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SOUTH-CENTRAL : New Leader Making an Impact at YMCA


Maurice Horsey III has been executive director of the Weingart Urban Center YMCA for only 2 1/2 months, but already he has made an impact.

Not only has morale increased at the center, staff members say, but the 45-year-old father of two has also launched new youth leadership programs that go beyond the YMCA's traditional "gym and swim" purview.

Horsey has also begun forging ties with municipal and community leaders to broaden participation at the center and bolster its financial resources.

"We are on the cutting edge of doing great things," Horsey said during a recent interview in his office, which is filled with commendations for his work at YMCA branches across the country.

Built in 1984 and among the largest inner-city YMCAs in the country, the 65,000-square-foot Weingart center, at 9900 S. Vermont Ave., houses an indoor pool, track, weight room, steam rooms, saunas and whirlpool baths. The center takes its name from the Weingart Foundation, a philanthropic organization that donated half of the $6 million needed to build it.

Horsey was recruited for the Weingart position in December by regional YMCA officials after former executive director Robert Wilkins was promoted to the YMCA's Downtown Los Angeles branch in the fall.

A former middle school teacher and coach for at least five sports, Horsey began his YMCA career in 1988 as a program director in his native Baltimore.

He left Baltimore a year later to run a YMCA in a low-income neighborhood in Birmingham, Ala.

At the time, the Fourth Avenue YMCA was widely seen as nothing more than a hangout for young men who lived in a nearby public housing project, Horsey recalled. "My focus was to bring the family back into the 'Y,' " he said.

To do that, he first tried to shore up the facility's support by courting officials from schools, city government and community organizations.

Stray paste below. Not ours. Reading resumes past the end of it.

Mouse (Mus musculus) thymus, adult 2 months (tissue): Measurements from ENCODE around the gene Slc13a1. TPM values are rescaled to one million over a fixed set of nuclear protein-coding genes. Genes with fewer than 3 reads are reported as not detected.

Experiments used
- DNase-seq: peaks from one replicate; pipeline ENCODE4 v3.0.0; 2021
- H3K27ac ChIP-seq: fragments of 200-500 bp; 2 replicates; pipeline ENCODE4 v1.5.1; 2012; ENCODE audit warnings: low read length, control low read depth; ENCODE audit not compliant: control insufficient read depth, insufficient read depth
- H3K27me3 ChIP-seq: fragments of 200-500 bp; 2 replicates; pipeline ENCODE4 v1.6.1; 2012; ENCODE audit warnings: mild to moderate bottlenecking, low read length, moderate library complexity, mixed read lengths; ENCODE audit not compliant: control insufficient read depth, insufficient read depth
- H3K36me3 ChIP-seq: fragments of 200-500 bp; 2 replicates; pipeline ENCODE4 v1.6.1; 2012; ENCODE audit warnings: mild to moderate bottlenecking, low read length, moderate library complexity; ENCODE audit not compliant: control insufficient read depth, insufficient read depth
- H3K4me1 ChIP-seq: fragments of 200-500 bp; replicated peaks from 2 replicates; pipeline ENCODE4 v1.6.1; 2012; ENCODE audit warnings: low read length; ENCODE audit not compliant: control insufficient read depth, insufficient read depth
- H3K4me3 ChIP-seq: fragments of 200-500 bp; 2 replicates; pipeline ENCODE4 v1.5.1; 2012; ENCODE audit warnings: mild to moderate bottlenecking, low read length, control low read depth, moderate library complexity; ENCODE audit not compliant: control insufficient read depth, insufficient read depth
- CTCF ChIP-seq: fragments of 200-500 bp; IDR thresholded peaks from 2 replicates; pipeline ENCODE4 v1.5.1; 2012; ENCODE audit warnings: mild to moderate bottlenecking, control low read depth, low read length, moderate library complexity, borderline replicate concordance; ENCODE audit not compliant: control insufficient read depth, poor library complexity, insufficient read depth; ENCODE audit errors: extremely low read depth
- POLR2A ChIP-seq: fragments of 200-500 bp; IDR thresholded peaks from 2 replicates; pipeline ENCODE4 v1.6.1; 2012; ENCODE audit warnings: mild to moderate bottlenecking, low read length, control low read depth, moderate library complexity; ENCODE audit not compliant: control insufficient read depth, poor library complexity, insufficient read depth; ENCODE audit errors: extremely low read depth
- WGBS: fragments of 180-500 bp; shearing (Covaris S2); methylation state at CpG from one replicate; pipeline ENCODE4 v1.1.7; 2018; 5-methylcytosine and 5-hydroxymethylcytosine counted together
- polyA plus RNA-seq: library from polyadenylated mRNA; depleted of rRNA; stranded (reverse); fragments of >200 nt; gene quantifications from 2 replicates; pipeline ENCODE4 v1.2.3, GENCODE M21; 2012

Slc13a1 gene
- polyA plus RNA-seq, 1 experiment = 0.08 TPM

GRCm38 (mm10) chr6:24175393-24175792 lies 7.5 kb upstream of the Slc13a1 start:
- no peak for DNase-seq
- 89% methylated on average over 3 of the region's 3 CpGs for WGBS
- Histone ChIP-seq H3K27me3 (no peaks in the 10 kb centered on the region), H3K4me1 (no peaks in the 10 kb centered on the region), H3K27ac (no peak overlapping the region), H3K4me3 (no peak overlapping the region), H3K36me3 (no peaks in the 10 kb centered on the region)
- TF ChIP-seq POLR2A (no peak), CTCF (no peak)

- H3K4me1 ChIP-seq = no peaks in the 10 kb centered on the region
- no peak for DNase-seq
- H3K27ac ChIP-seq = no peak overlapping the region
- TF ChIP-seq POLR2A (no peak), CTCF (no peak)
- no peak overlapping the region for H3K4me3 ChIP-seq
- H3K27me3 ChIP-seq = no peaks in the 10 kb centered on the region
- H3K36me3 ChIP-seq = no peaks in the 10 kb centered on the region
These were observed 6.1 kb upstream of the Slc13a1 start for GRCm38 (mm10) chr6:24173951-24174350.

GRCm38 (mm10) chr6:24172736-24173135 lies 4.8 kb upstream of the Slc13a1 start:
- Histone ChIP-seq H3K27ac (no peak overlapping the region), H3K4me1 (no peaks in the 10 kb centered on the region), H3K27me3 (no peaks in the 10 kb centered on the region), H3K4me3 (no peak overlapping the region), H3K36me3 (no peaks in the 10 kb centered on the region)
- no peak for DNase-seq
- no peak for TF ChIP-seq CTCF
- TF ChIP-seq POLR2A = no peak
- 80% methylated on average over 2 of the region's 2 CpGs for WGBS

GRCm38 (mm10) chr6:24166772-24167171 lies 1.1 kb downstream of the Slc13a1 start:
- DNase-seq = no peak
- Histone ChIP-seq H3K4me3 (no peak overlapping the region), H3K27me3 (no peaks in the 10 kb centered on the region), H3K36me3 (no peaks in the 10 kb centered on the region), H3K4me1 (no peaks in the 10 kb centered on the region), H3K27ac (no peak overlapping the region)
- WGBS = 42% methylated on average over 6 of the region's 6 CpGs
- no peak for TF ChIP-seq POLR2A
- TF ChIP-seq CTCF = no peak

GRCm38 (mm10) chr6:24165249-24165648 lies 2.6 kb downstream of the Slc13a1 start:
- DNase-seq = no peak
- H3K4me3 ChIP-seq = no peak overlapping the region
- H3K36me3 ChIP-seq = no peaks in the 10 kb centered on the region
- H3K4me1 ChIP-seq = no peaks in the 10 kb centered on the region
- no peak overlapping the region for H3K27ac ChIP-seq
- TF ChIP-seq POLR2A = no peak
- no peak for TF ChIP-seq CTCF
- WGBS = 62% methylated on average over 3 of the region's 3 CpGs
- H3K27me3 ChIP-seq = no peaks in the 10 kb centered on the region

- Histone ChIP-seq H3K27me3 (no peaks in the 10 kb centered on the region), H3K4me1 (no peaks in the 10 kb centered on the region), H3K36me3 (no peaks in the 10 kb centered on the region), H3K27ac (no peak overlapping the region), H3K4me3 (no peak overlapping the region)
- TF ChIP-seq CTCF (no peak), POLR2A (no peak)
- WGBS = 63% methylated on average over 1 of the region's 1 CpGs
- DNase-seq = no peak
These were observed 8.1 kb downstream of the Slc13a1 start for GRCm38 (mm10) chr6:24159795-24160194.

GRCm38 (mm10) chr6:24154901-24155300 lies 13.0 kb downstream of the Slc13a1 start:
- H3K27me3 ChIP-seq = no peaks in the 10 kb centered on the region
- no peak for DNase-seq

Through those efforts, Horsey made contacts with community leaders and professionals who helped revitalize two struggling programs to foster leadership among young people.

As part of the Leaders Club (for elementary school students) and Black Achievers (for older youth), the YMCA each week paired groups of five youths with adult mentors to share tips for educational and career development. Under Horsey's leadership the combined enrollment in the programs doubled, from 60 to 120.

"He was able to bring to the YMCA more participants," said Edwina Washington, longtime office manager at the Fourth Avenue facility. "He was a very likable person and he had a way with the community. He was able to garner resources and support."

That's precisely what local YMCA officials hoped Horsey could do for the Weingart center when they offered him the job in January.

In March he settled in San Gabriel with his wife, Judy, and 8-year-old son, Ian (his other son attends college back East).

Looking to the future, Horsey's plans include launching versions of his Birmingham mentor programs and expand athletic programming to include soccer, T-ball and gymnastics.

He also hopes to increase Latino membership to reflect the area's changing demographics.

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